It caters to students in Grades 5 to 11.
Over 500 expat students — who have had to leave private schools because of financial woes — are currently studying for free in Abu Dhabi’s first Virtual Charter School. On Wednesday, education authorities in the Capital explained how the programme works.
“The Virtual Charter School is open to students of all nationalities whose families have been financially impacted by Covid-19. This not-for-profit public-private partnership model offers alternative education delivery which redresses learning loss in a pandemic and provides an invaluable bridge for students to continue their education,” said Sara Musallam, chairperson of the Abu Dhabi Department of Education and Knowledge (Adek).
Offering a hybrid learning experience, the Virtual Charter School was launched in October 2020 for pupils who have had to drop out of school because their parents could no longer afford the fees. Currently, it follows the Ministry of Education (MoE) private school curriculum with potential expansion plans for wider curriculum diversity. It caters to students in Grades 5 to 11.
Besides admissions being free of charge, the school also supplies loaned digital devices to the students, the authority said in a statement.
Pupils who are enrolled in the charter school are permitted to transfer to alternative private schools in accordance with Adek rules and policies. However, their parents must pledge to pay all outstanding amounts to their children’s previous school and settle arrears prior to re-enrolling children in the private school system, the authority explained.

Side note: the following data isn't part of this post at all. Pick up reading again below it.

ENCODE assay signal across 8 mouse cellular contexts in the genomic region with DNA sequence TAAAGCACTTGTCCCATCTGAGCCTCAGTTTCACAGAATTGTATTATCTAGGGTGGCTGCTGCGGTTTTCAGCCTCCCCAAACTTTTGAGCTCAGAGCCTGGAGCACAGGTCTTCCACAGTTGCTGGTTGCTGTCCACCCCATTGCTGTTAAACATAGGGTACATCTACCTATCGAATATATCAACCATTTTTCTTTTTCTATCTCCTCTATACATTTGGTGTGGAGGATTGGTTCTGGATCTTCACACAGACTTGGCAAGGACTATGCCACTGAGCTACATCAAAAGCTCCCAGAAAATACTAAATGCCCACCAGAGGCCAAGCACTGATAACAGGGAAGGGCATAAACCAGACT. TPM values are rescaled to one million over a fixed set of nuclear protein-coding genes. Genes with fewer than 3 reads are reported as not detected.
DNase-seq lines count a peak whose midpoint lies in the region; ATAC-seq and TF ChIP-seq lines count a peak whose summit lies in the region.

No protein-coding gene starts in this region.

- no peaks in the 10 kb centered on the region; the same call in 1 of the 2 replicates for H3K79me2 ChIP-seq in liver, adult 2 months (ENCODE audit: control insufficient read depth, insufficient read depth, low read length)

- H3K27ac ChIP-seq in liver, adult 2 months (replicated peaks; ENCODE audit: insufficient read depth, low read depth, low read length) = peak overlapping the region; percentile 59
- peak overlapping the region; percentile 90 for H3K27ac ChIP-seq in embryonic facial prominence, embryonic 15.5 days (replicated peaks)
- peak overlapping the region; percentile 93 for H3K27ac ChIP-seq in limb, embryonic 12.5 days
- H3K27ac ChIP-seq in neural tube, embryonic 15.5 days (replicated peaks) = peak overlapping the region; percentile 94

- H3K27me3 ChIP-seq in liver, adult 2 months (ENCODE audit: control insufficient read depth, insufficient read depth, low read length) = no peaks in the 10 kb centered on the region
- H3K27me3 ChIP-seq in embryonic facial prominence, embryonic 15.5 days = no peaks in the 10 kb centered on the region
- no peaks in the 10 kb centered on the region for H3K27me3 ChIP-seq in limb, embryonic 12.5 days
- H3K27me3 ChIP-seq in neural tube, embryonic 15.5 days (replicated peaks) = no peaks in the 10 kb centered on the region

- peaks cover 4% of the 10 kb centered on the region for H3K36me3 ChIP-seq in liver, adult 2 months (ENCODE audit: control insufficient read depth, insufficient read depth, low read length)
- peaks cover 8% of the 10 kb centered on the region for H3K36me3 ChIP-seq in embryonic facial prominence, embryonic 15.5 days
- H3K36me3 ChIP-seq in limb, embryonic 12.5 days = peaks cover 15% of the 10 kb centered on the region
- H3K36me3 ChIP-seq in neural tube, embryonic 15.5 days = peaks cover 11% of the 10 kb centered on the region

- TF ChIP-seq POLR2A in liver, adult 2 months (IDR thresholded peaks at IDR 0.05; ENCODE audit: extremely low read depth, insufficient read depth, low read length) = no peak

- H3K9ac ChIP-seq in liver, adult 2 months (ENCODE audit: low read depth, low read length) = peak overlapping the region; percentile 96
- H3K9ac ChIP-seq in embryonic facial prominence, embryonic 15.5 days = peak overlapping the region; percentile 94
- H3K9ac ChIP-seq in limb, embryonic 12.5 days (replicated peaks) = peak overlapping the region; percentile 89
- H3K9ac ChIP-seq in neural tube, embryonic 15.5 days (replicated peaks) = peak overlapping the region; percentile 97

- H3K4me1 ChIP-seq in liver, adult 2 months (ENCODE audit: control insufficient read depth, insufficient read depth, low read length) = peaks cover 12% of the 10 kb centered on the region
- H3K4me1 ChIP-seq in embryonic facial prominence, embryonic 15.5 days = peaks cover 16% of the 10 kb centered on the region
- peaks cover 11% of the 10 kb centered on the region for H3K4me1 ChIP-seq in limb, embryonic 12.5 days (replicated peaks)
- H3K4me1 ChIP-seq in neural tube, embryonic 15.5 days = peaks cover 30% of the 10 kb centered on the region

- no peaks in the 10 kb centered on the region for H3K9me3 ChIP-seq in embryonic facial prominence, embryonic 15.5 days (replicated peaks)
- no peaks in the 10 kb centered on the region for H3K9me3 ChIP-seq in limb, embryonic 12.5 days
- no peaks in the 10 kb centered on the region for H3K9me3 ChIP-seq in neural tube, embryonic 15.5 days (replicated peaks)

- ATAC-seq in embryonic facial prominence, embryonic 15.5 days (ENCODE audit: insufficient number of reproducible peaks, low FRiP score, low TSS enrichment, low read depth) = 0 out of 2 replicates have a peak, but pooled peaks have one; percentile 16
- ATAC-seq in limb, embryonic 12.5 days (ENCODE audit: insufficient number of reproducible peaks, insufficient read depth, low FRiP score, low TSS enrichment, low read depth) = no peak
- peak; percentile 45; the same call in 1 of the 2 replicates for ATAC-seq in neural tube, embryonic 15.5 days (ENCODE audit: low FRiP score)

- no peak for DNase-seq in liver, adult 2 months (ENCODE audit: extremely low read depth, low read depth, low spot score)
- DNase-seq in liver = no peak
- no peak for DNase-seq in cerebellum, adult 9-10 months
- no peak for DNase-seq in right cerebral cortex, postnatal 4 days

Abu Dhabi’s new Virtual Charter School is operated by Edurizon Education Services, a subsidiary of AlephYa Education, the pan-regional education investment company focused on delivering affordable and high-quality education across the GCC.
Oversight, management and regulatory guidance is delivered by Adek’s Education Partnerships Sector, which is also responsible for the emirate’s successful charter school model — the third educational model anchored on students’ welfare.
Saeed Al Hajeri, Edurizon Board member, hailed the Virtual Charter School as a sterling example of public-private sector collaboration.
“We know the critical importance of a quality education and we were immediately on board to support an initiative which solves a real education need. The Virtual Charter School model leverages the power of Adek, which will monitor the project’s implementation and operation, and Edurizon, which will operate and manage the school and the learning services,” said Al Hajeri.
“There is the potential to expand the Virtual Charter School model to include wider curriculum diversity based on identified needs and we encourage more private sector companies to utilise their resources and expertise to service communities who directly benefit from non-profit solutions.”
This inclusive approach reflects Adek’s commitment to ensuring quality education for all, Musallam said. “It is in line with our strategic priority of building an attractive education ecosystem which reinforces Abu Dhabi’s position as a pioneering regional and international education hub….The school is also aligned to the United Nations’ Sustainable Development Goal of ensuring inclusive and equitable quality education to promote lifelong learning opportunities for all.”